LET us proceed, howe'er (our plan explained:) A pretty servant-girl a man retain'd. She pleas'd his eye, and presently he thought, With ease she might to am'rous sports be brought; He prov'd not wrong; the wench was blithe and gay, A buxom lass, most able ev'ry way.

AT dawn, one summer's morn, the spark was led To rise, and leave his wife asleep in bed; He sought at once the garden, where he found The servant-girl collecting flow'rs around, To make a nosegay for his better half, Whose birth-day 'twas:—he soon began to laugh, And while the ranging of the flow'rs he prais'd, The servant's neckerchief he slyly rais'd. Who, suddenly, on feeling of the hand, Resistance feign'd, and seem'd to make a stand; But since these liberties were nothing new, They other fun and frolicks would pursue; The nosegay at the fond gallant was thrown; The flow'rs he kiss'd, and now more ardent grown They romp'd and rattl'd, play'd and skipt around; At length the fair one fell upon the ground; Our am'rous spark advantage took of this, And nothing with the couple seem'd amiss.

UNLUCKILY, a neighbour's prying eyes Beheld their playful pranks with great surprise, She, from her window, could the scene o'erlook; When this the fond gallant observ'd, he shook; Said he, by heav'ns! our frolicking is seen, By that old haggard, envious, prying quean; But do not heed it; instantly he chose To run and wake his wife, who quickly rose;— So much the dame he fondl'd and caress'd, The garden walk she took at his request, To have a nosegay, where he play'd anew Pranks just the same as those of recent view, Which highly gratified our lady fair, Who felt dispos'd, and would at eve repair, To her good neighbour, whom she bursting found, With what she'd seen that morn upon the ground.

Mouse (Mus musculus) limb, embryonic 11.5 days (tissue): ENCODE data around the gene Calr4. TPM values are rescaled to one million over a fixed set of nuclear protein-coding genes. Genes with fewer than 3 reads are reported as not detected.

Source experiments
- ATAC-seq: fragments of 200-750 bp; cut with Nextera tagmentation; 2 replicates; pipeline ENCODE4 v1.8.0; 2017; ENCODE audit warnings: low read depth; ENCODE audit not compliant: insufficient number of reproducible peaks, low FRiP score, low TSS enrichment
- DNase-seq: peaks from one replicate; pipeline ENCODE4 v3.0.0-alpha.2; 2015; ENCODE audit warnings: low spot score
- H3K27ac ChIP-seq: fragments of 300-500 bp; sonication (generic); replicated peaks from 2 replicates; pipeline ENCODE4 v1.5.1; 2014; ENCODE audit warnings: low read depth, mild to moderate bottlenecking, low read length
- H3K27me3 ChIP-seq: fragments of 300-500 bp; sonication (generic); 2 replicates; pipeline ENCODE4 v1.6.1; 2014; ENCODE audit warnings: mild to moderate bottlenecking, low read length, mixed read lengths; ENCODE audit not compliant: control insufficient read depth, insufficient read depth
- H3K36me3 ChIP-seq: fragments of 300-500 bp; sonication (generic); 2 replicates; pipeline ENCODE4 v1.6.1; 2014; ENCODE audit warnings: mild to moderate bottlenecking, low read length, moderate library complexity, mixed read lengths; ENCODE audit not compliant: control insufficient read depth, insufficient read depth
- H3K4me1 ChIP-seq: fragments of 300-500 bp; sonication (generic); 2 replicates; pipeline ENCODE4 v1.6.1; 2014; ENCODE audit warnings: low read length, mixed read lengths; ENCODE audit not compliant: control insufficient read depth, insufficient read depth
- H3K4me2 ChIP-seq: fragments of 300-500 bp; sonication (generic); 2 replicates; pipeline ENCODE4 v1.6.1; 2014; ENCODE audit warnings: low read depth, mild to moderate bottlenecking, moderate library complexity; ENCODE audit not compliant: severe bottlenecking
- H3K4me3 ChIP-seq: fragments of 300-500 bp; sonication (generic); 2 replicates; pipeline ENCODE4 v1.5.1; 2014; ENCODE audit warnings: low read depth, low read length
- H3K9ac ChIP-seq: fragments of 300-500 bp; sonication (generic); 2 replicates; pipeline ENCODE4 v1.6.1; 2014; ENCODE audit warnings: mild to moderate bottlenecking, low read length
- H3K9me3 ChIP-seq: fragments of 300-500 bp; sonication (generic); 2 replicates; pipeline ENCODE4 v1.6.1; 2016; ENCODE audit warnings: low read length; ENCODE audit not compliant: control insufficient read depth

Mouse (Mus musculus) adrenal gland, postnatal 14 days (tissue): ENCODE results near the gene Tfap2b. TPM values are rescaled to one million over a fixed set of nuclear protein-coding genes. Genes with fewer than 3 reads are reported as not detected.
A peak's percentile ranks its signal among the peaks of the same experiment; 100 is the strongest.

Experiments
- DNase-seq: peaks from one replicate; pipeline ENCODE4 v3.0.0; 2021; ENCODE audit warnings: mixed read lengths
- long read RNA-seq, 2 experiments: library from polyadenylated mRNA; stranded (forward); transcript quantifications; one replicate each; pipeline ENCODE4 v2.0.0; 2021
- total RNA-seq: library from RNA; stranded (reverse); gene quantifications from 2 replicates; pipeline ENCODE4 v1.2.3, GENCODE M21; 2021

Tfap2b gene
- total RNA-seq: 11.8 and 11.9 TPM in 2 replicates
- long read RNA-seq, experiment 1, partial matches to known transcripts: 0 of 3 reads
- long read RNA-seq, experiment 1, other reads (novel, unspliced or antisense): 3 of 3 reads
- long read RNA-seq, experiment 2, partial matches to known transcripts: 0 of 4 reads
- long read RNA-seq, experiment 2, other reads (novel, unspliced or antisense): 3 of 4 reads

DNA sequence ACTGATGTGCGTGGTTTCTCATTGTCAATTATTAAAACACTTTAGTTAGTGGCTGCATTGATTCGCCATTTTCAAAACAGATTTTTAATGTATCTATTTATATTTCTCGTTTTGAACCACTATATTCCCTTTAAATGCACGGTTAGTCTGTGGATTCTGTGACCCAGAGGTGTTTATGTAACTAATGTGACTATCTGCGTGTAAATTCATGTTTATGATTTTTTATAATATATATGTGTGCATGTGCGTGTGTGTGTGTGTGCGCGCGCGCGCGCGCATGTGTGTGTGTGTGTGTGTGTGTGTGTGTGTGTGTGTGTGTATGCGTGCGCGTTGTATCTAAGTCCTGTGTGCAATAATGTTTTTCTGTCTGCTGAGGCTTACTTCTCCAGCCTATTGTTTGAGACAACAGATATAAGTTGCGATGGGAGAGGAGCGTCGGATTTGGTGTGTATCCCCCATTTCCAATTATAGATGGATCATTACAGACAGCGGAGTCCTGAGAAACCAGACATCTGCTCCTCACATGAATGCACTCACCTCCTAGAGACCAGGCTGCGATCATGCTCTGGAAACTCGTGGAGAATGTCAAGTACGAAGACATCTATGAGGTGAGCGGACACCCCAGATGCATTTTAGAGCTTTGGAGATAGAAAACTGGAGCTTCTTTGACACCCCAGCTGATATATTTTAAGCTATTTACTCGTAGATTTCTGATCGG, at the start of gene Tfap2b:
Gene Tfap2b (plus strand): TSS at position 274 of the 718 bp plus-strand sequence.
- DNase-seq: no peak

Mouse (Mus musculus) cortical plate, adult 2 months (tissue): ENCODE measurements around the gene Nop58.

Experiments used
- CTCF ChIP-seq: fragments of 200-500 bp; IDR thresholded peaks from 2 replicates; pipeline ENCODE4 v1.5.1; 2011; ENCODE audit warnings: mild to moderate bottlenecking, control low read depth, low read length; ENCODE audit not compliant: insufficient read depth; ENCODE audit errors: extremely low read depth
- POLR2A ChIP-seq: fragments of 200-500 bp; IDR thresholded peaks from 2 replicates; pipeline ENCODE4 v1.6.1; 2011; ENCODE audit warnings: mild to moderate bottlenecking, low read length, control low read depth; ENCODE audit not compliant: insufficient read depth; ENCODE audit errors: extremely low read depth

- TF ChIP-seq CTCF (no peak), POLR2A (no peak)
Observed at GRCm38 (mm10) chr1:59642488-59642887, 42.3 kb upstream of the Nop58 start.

THE usual greetings o'er, our envious dame, With scowling brow exclaim'd,—my dear, your fame, I love too much not fully to detail, What I have witnessed, and with truth bewail; Will you continue, in your house to keep A girl, whose conduct almost makes me weep? Anon I'd kick her from your house, I say; The strumpet should not stay another day. The wife replied, you surely are deceiv'd; An honest, virtuous creature she's believ'd. Well, I can easily, my friend, suppose, Rejoin'd the neighbour, whence this favour flows; But look about, and be convinc'd, this morn From my own window (true as you are born,) Within the garden I your husband spi'd And presently the servant girl I ey'd; At one another various flow'rs they threw, And then the minx a little graver grew. I understand you, cried the list'ning fair; You are deceiv'd:—myself alone was there.


But patience, if you please: attend I pray You've no conception what I meant to say: The playful fair was actively employ'd, In plucking am'rous flow'rs—they kiss'd and toy'd.


'Twas clearly I, howe'er, for her you took.


The flow'rs for bosoms quickly they forsook; Large handfuls frequently they seem'd to grasp, And ev'ry beauty in its turn to clasp.


But still, why think you, friend, it was not I? Has not your spouse with you a right to try What freaks he likes?


But then, upon the ground This girl was thrown, and never cried nor frown'd; You laugh.—


Indeed I do, 'twas myself.


A flannel petticoat display'd the elf.


'Twas mine: